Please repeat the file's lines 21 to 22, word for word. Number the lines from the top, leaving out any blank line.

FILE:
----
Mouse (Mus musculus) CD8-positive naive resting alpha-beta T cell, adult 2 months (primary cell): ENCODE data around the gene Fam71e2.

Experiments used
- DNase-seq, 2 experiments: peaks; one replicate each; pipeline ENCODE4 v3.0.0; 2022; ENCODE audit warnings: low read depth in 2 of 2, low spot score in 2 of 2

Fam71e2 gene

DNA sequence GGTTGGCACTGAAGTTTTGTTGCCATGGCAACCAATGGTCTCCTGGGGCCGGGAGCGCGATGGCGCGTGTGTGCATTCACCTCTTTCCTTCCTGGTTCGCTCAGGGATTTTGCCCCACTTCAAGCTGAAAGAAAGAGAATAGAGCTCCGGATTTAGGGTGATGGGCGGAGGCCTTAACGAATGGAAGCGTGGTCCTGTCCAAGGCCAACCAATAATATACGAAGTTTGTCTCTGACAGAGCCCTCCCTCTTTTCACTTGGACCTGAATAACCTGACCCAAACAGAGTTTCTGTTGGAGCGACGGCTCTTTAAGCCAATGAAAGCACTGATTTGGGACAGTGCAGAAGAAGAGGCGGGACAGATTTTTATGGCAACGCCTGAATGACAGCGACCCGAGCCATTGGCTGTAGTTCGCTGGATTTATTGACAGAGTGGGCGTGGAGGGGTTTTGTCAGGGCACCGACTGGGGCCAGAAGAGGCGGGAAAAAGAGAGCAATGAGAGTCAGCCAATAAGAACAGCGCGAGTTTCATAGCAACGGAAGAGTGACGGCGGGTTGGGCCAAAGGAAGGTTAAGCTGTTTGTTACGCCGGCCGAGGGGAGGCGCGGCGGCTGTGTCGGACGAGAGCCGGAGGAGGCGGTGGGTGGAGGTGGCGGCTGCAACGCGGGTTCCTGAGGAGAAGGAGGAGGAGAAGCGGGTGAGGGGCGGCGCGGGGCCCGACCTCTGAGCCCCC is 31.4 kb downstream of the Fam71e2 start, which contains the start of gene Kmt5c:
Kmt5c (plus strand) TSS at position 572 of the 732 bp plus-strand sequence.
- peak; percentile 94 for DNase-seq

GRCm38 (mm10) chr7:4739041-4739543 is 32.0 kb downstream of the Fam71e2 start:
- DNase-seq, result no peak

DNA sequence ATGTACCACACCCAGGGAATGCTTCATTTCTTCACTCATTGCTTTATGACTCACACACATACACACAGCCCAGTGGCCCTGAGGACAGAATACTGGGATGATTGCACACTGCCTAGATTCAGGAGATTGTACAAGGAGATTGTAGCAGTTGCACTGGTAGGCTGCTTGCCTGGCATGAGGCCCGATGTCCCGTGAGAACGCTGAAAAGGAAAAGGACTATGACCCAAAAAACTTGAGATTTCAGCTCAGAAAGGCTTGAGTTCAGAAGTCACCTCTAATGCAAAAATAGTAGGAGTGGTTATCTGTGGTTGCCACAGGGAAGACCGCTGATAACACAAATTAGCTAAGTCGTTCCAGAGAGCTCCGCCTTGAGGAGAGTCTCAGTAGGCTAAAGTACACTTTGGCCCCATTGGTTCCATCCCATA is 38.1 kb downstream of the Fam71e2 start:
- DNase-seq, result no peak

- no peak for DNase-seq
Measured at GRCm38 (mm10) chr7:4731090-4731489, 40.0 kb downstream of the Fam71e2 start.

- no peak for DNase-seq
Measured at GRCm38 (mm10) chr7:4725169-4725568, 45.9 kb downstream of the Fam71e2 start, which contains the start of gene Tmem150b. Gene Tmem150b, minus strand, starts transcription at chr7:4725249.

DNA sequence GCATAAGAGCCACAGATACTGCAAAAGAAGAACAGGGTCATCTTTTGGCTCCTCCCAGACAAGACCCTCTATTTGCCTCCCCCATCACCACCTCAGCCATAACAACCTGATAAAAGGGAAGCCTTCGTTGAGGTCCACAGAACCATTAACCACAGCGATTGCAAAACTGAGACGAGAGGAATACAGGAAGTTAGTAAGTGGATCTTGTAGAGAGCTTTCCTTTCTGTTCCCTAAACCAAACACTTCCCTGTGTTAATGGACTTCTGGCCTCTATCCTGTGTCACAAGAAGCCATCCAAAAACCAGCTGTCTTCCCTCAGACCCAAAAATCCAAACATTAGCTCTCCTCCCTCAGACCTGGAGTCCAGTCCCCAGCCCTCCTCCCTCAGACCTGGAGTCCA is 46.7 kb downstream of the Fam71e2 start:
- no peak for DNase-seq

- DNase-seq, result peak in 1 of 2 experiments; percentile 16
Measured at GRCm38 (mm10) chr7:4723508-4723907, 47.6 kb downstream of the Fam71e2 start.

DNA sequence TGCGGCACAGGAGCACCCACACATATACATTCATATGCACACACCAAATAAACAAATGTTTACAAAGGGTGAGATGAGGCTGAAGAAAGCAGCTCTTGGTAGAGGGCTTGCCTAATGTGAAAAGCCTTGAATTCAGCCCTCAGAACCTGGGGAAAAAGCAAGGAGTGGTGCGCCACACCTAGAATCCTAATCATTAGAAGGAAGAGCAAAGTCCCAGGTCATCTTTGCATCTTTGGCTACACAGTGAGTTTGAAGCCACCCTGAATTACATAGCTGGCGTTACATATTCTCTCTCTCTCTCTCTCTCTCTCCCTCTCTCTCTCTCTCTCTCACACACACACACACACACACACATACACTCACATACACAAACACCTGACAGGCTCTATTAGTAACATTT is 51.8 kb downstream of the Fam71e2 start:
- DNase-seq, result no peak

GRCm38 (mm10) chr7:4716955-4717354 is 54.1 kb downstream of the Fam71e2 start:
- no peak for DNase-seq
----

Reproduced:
- DNase-seq, result no peak

GRCm38 (mm10) chr7:4716955-4717354 is 54.1 kb downstream of the Fam71e2 start: